Brian P. Coppola, Joseph S. Krajcik
Many years ago, I was teaching drama to a rather boisterous class of 12-year-olds. There was nothing particularly remarkable about the lesson; the class was working in groups and dramatising part of a Greek myth. The atmosphere, I remember, was lively but quite productive, except for one group who were struggling to make sense of the task. They disagreed on pretty much everything, and no one in the group was willing to forfeit their own ideas or accept someone else’s perspective. I observed the group from a distance, waiting for the right moment to intervene as the arguments escalated. I did not need to wait long, and two boys came to tell me that they just could not work together and asked to move groups. My response was that of most drama teachers, I suspect, I wanted them to stick it out and workout what was going wrong. ‘We just can’t co-operate’, offered one boy, adding, ‘arguing is just our natural selves’. It is an explanation I have been pondering in different ways ever since.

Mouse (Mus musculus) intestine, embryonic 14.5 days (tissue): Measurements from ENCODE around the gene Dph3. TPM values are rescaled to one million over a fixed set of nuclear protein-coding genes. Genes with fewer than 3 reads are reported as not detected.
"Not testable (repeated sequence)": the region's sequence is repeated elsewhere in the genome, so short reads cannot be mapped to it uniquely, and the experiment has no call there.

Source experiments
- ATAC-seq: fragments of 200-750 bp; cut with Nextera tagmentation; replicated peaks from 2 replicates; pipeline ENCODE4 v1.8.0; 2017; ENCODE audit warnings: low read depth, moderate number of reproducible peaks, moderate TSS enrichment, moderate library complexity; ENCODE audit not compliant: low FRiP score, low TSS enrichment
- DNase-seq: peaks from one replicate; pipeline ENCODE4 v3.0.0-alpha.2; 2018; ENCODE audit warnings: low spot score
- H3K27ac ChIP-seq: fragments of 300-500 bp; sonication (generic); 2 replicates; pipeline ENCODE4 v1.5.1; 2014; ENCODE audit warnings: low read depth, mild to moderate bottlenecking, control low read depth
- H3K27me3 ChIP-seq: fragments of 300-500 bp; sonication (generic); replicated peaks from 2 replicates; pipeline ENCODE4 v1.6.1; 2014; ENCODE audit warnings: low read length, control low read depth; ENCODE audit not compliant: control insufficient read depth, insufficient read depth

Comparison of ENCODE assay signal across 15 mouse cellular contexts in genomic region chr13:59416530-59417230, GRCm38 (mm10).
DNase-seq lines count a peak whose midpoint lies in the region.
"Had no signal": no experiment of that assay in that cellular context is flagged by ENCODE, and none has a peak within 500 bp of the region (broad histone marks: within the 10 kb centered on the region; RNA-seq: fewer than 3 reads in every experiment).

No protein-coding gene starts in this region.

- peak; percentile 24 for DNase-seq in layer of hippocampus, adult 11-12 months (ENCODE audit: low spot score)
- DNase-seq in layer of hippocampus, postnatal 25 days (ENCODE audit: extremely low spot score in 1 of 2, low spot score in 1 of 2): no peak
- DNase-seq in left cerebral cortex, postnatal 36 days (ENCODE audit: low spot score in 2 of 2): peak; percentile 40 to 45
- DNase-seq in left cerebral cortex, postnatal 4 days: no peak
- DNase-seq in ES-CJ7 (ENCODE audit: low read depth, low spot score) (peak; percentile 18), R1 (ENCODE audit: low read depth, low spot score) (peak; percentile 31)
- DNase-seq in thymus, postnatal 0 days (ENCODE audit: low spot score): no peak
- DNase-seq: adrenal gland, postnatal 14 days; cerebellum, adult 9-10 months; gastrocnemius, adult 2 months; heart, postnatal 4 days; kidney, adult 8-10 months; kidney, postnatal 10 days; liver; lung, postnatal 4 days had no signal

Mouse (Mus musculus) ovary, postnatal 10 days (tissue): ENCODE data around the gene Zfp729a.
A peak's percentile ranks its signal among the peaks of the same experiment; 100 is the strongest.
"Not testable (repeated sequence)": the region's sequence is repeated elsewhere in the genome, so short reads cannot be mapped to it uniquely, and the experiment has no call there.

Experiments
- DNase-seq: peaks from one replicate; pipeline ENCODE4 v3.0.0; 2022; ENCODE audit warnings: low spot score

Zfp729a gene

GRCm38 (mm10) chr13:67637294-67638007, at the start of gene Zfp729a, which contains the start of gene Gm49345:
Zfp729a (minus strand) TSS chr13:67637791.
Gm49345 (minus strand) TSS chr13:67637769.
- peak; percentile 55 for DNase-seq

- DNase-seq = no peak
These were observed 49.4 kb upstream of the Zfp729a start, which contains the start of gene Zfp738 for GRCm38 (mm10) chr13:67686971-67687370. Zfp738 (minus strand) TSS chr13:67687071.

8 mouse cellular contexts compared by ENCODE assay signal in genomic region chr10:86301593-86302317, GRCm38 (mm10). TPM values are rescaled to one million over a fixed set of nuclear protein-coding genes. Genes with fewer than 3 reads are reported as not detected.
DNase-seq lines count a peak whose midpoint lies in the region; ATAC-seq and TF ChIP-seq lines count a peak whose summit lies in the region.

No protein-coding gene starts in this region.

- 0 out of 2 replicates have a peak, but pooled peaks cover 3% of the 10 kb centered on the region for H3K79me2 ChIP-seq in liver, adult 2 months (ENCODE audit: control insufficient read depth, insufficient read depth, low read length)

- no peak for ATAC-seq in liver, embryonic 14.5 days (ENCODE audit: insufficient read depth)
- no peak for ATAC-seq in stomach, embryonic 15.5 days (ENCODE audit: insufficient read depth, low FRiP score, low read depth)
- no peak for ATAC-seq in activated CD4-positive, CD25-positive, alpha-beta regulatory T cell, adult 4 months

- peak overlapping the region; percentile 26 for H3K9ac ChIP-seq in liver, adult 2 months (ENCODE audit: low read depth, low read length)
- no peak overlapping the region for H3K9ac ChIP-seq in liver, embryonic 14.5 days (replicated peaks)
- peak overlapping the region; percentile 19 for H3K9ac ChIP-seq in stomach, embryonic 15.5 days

Emma Weitkamp (JCOM)
As academic communities across the globe are increasingly encouraged to share their knowledge outside the ivory towers of academia, it becomes ever more important to create a bridge that crosses continents and disciplinary boundaries. Sitting, as it does, at the nexus between science communication practice and research, JCOM has a vital role to play as just such a knowledge sharing platform.
Bridget Kiger Lee (Book reviewer)
Transforming teaching and learning with active and dramatic approaches: engaging students across the curriculum, by Brian Edmiston, New York, Routledge, 2013, 342 pp., ISBN 978-0-415-53101-6
How drama activates learning: contemporary research and practice, edited by Michael Anderson and Julie Dunn, London, Bloomsbury, 2013, 313 pp., ISBN 978-1- 4411-3634-3
Read together, these books provide practitioners and researchers with writings from many of the most experienced and thoughtful voices in drama in education. Yet they have very different intentions. Edmiston gives readers an in-depth understanding of dramatic inquiry in classrooms. Anderson and Dunn provide broad snapshots of drama and education research. In the end, the reader is left with a range of ideas to consider but also is compelled to build upon and continue the forward momentum of the theory, research and practice of drama.